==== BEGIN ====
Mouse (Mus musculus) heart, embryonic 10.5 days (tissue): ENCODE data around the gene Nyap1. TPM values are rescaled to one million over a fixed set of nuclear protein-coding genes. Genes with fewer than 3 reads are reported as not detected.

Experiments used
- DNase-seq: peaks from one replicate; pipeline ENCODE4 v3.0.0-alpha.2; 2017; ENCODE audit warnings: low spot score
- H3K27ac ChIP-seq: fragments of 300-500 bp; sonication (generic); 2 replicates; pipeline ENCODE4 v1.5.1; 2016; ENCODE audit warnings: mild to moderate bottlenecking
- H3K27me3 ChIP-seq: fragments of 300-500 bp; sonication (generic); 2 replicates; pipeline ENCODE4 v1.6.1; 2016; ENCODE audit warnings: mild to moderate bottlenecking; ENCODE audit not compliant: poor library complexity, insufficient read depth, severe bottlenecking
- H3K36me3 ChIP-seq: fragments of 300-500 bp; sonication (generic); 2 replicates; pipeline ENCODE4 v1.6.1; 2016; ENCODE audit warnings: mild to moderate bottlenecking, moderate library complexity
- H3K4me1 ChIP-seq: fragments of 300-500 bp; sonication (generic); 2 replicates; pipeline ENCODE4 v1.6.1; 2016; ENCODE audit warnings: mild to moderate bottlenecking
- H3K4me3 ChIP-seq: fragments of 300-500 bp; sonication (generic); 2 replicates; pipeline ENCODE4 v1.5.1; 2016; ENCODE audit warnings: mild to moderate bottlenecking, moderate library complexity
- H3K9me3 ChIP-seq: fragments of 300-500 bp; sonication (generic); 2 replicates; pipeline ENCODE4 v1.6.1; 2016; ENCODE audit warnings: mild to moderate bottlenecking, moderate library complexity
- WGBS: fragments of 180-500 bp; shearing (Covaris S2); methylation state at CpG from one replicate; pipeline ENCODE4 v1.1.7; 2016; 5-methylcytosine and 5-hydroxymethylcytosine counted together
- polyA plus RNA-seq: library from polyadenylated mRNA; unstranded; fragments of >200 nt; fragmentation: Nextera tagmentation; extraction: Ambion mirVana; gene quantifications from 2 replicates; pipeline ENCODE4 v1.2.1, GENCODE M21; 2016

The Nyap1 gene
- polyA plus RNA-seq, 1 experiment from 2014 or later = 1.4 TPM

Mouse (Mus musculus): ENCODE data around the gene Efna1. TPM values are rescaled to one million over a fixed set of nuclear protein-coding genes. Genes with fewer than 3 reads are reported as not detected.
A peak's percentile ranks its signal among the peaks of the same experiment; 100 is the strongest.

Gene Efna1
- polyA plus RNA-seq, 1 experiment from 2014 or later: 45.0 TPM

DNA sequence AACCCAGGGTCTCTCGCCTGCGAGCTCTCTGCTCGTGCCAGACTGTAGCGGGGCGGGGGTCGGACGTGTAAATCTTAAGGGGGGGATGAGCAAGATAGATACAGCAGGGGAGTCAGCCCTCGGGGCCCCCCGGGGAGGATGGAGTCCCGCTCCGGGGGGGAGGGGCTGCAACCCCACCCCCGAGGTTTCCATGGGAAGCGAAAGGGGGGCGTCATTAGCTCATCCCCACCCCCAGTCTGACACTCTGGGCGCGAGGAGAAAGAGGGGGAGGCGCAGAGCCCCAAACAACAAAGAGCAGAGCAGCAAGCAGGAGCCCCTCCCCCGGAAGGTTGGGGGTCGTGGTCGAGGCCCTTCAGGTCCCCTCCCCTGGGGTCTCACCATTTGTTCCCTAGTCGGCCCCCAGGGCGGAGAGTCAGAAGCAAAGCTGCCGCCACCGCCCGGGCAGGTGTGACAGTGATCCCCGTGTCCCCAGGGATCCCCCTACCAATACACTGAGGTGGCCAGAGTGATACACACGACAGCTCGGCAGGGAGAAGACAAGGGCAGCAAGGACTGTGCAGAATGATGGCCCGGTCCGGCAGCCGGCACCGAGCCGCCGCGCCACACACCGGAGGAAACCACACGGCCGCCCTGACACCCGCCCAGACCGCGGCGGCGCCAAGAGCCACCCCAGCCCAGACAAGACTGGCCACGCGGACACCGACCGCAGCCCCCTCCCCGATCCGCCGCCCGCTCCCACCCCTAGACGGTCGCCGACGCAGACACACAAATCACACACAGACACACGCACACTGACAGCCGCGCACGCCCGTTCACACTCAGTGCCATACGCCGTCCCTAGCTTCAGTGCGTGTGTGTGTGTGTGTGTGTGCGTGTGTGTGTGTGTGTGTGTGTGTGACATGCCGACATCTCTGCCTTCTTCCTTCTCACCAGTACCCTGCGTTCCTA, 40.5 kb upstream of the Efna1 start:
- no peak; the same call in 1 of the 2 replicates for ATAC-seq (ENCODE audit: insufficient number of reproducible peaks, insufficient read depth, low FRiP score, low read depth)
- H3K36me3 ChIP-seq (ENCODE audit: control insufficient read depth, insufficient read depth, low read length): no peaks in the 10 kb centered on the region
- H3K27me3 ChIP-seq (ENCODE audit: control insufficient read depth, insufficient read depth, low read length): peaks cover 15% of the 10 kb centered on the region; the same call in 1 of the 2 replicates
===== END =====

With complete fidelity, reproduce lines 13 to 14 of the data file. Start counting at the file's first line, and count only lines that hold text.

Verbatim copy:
- polyA plus RNA-seq, 1 experiment from 2014 or later = 1.4 TPM

Mouse (Mus musculus): ENCODE data around the gene Efna1. TPM values are rescaled to one million over a fixed set of nuclear protein-coding genes. Genes with fewer than 3 reads are reported as not detected.